“We discovered that Millennials want many of the same things their older colleagues do,” the company wrote on its website. “While there are some distinctions among the generations, Millennials’ attitudes are not poles apart from other employees’.”

Based on the study results, IBM debunks five common myths about Millennials:

Regardless of what you may or may not have believed about Millennials, here’s another fact: They will be a large part of the workforce and, as a result, will play a role in the success of your company. Some metals executives, like Bob Weidner, president of the Metal Service Center Institute, are welcoming this new influx of workers and look forward to the opportunities they offer the industry. In his editorial, “To the Class and Industry Leaders of 2015,” Weidner writes:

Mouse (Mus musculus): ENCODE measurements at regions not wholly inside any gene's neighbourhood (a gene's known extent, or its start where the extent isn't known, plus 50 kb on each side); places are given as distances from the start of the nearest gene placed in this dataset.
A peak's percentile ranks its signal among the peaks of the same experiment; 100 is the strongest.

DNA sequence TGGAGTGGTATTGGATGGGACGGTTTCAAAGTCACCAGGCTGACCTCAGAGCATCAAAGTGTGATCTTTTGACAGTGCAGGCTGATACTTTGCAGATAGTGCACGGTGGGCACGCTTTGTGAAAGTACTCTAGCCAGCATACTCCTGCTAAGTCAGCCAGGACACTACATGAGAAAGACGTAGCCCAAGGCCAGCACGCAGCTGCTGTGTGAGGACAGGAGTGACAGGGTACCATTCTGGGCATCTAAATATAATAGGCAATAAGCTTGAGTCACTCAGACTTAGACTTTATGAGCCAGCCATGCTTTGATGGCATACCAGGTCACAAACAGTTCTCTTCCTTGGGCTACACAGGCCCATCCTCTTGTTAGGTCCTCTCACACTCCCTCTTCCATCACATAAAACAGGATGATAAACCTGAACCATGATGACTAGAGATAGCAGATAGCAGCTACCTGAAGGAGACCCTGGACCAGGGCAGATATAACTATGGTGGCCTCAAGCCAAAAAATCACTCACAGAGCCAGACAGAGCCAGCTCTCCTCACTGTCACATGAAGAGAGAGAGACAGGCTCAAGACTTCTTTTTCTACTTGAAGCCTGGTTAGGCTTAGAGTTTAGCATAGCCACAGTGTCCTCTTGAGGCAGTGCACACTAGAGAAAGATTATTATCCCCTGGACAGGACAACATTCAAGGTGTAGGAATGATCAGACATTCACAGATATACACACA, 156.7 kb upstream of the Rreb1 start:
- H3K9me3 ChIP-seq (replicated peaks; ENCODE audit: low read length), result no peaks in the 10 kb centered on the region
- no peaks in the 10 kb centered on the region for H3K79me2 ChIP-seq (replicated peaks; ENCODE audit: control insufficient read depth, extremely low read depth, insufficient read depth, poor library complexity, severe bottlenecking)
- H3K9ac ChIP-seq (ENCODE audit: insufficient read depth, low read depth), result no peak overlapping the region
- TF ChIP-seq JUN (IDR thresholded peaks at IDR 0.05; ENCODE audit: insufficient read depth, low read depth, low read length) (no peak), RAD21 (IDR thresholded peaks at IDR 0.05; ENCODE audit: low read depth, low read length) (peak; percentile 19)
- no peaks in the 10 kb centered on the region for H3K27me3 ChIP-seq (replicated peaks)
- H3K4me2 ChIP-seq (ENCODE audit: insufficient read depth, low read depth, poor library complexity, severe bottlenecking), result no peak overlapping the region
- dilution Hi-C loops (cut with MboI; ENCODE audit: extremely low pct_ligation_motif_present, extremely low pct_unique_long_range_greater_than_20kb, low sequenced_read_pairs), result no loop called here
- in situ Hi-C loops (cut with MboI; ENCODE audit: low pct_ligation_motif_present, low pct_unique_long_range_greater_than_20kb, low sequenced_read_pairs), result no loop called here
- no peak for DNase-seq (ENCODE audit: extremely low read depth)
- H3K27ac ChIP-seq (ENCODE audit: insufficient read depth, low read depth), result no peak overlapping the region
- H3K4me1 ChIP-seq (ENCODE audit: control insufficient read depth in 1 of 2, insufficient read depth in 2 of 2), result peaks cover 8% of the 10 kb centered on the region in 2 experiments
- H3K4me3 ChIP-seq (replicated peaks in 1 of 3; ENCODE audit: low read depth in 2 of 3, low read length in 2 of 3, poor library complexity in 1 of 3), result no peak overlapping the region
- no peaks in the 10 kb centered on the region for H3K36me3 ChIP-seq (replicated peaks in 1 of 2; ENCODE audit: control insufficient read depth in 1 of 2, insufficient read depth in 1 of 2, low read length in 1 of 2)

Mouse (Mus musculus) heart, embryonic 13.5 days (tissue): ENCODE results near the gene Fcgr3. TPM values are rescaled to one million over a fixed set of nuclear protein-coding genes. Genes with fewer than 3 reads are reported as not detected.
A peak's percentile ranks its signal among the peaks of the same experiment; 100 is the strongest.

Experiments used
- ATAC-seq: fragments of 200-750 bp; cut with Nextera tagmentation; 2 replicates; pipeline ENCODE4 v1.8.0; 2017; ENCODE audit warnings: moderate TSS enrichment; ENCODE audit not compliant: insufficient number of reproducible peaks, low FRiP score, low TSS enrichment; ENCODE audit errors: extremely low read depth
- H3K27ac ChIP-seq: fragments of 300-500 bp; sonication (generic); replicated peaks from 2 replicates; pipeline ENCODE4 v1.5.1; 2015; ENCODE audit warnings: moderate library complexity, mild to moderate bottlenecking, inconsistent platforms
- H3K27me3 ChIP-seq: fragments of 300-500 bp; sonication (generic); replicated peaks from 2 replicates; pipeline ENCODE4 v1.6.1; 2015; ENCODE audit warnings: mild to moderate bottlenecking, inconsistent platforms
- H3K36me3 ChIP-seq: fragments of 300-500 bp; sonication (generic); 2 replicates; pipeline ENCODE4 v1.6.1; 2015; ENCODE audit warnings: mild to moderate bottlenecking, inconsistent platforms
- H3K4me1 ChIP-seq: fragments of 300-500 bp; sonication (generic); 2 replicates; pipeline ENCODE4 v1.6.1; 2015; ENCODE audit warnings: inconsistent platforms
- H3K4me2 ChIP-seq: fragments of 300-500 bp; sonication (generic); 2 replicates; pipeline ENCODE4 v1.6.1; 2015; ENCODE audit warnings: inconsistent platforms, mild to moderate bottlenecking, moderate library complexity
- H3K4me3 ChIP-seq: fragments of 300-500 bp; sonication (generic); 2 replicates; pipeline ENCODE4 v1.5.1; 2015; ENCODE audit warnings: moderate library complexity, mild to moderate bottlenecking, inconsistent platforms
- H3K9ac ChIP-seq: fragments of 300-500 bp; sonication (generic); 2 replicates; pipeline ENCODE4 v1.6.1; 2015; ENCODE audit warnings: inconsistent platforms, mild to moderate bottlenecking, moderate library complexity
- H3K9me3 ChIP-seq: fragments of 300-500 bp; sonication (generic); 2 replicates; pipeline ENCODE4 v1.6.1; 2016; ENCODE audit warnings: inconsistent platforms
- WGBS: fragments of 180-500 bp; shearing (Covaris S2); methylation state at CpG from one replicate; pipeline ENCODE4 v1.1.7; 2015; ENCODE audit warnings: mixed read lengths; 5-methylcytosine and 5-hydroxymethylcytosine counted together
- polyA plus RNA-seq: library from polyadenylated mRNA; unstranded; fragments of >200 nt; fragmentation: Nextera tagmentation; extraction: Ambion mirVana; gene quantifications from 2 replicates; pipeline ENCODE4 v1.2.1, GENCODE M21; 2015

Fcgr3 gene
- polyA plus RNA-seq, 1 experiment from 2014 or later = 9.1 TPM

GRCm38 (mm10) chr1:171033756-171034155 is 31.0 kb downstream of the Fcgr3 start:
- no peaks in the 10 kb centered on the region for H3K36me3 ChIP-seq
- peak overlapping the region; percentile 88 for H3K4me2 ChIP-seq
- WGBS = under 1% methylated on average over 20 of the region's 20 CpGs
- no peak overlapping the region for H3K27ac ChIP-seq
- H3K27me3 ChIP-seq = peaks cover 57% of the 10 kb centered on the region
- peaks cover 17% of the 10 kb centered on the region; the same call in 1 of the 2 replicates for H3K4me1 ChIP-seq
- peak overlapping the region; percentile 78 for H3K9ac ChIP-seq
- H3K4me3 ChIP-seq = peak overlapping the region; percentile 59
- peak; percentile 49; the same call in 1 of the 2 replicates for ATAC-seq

“We are now aggressively looking for a new generation of creative employees. A new workforce of leading edge innovators with the talent, intellect and productive energy that will keep the American metals industry ahead of the global pack in the face of a gale of disruptive forces that are altering the way we do business. We are looking for dedication, for people who want to do meaningful, socially important work in these shifting times.”